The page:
Can Muslims with eating disorders take part in Ramadan safely?
Before you decide to fast for Ramadan, ask yourself this question: Who am I fasting for? Allah, or my eating disorder?
Those who suffer from eating disorders should consult their Doctor before fasting. Fasting does create a medical challenge, and due to potential health complications, you do not have to fast if it is not safe to do so.
“A lot of attention is given to food during Ramadan – if you’re not abstaining from it, then you’re eagerly anticipating it – and for someone battling a difficult relationship with food, this can create a very triggering and toxic environment.” Ammaarah Zayna
Allah is not in need for us to stay hungry or to starve ourselves. What matters before Allah is us, our good character and our good deeds. You know you’re ill, you know you cannot stop your eating disorder at this stage, you know you need help.
Don’t forget you are still engaging in the spirit of Ramadan and you will still receive the same reward. This is really a time for you to dive deep into who you are and learn about yourself.
You will be performing a great deed. You will be taking care of your health, your spirit and your mind. Recovery from an eating disorder is indeed a journey and not a destination.
Each day you commit to your recovery and fight your eating disorder, you are lessening the stronghold it has over you and empowering yourself to truly find freedom and lasting happiness.
How can people let their family know that participating in Ramadan may bring up uncomfortable or triggering feelings?
It’s hard to explain to your family your illness and your emotional state. As eating disorder sufferers comes in all shape and sizes, you may look fine to them, but in reality your mental health could be another story.
Talk to them in advance. It’s challenging to reveal your illness, your fears, your thoughts, but it’s something that needs to be done.
The more aware they are of your needs, the more confident and willing they will be to help you. Or if you can identify a member of family or a friend that you can confide in, enlist their support and ask them to let your family about your challenges during the month of Ramadan.
You could also make the situation easier by writing down what might make things less stressful for you in Ramadan. Write out a list and share it with your family. This could help you to negotiate ways of having your needs met.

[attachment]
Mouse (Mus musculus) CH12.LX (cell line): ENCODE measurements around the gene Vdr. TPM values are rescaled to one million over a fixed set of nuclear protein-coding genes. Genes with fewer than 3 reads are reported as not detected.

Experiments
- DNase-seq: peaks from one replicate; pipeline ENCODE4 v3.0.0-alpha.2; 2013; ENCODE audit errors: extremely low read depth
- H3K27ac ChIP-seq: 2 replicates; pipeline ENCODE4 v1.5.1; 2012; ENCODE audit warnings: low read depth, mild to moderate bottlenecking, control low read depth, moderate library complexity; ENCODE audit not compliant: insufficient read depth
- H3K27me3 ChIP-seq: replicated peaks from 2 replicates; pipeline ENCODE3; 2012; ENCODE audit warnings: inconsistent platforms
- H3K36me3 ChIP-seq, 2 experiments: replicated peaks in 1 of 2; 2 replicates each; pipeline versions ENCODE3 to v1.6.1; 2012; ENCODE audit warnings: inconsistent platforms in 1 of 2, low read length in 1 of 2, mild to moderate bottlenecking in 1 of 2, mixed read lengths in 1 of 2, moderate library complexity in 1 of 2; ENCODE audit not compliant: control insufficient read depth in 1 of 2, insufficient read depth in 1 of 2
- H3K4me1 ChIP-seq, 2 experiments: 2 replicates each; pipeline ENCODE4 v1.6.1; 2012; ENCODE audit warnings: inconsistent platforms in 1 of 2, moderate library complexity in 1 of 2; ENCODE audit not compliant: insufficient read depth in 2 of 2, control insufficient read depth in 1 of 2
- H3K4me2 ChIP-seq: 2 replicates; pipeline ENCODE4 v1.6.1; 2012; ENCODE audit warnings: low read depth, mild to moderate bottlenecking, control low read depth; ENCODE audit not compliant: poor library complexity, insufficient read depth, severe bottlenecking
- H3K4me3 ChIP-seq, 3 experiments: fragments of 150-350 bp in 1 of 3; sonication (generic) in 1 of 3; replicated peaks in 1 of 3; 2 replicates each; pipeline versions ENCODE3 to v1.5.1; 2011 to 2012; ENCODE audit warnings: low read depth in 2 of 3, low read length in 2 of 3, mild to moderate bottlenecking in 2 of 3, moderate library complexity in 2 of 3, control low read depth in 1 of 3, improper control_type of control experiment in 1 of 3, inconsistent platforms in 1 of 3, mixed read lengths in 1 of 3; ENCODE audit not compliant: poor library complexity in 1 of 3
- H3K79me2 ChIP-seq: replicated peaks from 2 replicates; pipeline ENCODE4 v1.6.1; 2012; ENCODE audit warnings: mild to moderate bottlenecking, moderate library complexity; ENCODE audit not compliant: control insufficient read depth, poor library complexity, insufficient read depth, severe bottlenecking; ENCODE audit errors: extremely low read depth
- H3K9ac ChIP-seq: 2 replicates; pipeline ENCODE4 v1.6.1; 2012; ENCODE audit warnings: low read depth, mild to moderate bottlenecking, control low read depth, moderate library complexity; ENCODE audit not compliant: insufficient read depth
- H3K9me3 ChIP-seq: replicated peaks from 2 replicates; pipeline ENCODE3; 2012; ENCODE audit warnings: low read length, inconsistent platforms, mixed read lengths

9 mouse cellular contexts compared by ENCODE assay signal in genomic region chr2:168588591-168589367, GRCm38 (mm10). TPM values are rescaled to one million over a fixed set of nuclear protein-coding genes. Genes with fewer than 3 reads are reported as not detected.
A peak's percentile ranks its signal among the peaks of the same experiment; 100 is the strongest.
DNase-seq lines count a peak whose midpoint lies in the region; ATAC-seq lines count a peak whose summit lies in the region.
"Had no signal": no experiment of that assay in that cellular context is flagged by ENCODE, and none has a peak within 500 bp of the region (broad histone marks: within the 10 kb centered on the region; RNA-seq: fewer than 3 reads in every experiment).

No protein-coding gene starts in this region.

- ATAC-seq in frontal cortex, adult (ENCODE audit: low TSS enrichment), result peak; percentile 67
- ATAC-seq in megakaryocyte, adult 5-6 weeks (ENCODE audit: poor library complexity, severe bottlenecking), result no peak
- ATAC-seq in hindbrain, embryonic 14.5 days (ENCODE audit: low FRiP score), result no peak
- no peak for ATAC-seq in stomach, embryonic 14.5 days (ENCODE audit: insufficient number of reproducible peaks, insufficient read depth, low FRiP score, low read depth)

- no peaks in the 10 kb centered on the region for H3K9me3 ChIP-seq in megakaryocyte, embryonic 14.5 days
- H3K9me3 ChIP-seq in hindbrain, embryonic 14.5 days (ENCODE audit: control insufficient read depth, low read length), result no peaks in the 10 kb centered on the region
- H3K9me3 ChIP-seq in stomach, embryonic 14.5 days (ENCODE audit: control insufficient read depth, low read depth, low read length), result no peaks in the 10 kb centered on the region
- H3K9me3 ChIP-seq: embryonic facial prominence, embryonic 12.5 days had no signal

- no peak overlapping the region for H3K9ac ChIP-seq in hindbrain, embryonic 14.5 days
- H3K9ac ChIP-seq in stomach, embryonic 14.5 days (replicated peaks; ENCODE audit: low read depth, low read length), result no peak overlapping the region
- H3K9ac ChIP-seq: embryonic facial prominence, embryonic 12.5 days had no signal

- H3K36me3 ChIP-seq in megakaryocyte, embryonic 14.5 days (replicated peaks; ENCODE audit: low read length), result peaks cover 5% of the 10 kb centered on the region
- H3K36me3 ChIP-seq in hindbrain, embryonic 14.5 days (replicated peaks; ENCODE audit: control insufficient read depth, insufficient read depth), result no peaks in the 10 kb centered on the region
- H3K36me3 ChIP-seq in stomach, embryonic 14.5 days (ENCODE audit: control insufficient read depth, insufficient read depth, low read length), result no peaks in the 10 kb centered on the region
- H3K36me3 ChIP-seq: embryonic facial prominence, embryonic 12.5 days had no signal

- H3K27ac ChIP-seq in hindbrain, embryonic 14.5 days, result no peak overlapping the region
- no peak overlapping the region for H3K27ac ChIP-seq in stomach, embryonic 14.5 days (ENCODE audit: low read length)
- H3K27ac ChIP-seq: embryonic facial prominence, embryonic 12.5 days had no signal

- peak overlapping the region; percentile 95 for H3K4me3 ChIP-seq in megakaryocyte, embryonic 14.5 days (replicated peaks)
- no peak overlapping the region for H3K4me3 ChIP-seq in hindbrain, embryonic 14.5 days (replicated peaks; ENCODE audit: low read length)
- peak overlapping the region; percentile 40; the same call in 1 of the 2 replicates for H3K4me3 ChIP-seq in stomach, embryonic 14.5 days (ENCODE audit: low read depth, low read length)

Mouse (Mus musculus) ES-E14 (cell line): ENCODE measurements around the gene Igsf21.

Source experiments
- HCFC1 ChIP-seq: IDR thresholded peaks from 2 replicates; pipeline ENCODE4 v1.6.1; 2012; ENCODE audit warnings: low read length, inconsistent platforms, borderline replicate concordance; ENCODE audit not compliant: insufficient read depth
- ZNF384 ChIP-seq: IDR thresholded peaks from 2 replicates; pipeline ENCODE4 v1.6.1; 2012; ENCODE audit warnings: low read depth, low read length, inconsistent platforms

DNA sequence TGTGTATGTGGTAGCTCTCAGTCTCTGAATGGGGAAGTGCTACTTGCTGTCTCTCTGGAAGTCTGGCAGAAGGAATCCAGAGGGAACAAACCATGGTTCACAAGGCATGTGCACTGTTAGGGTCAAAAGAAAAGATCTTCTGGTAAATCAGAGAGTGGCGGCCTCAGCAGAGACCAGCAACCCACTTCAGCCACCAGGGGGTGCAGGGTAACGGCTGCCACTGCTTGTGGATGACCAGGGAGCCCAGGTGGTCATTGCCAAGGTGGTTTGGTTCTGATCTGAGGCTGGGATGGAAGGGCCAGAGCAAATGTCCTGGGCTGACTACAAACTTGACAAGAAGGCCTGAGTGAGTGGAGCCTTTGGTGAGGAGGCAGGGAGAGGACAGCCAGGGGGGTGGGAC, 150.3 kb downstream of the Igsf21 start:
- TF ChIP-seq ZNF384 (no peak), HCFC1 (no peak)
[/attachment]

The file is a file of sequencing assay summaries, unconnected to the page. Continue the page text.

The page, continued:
Present your list as your coping tools so that others may engage positively to support you in using them. Encourage your family to learn about this mental illness. You can refer them to online resources, or family members can get in touch with us and we can direct them to a local Imam. Awareness and education are a must and it’s easily accessible.
Help, Support and Further Resources:
War Against Eating Disorders: Information, self-help tools and support groups. Eating Disorders Ramadan Guide – Healthy Ramadan, Healthy You
Middle East: Middle East Eating Disorders Association (MEEDA) – Provides information and a helpline including a directory of psychologists, dieticians, and doctors that understand eating disorders.
UK: Muslim Youth Helpline – Faith and culturally sensitive support via phone, live chat, WhatsApp or email.
Muslims and Eating Disorders: An online resource and safe, public platform to learn about these issues and get support.
Based in the United Kingdom, Maha Khan is a Muslim and was diagnosed with Anorexia after finishing her Masters degree. The illness had been present since she was fifteen, and after struggling with this illness for more than a decade, Maha started her own blog, to raise awareness of eating disorders in Muslim communities. The aim behind this website was the vast information gap with eating disorders in Muslim communities.
Since its inception in 2012, War Against Eating Disorders has become a platform for Muslims to seek advice on Eating Disorders, to explore avenues of help and to embark on a journey of discovery and healing with on-going support.
Maha believes this is the mission in her life: to keep engaging in this war against eating disorders, and to help create effective, accessible solutions to this destructive illness.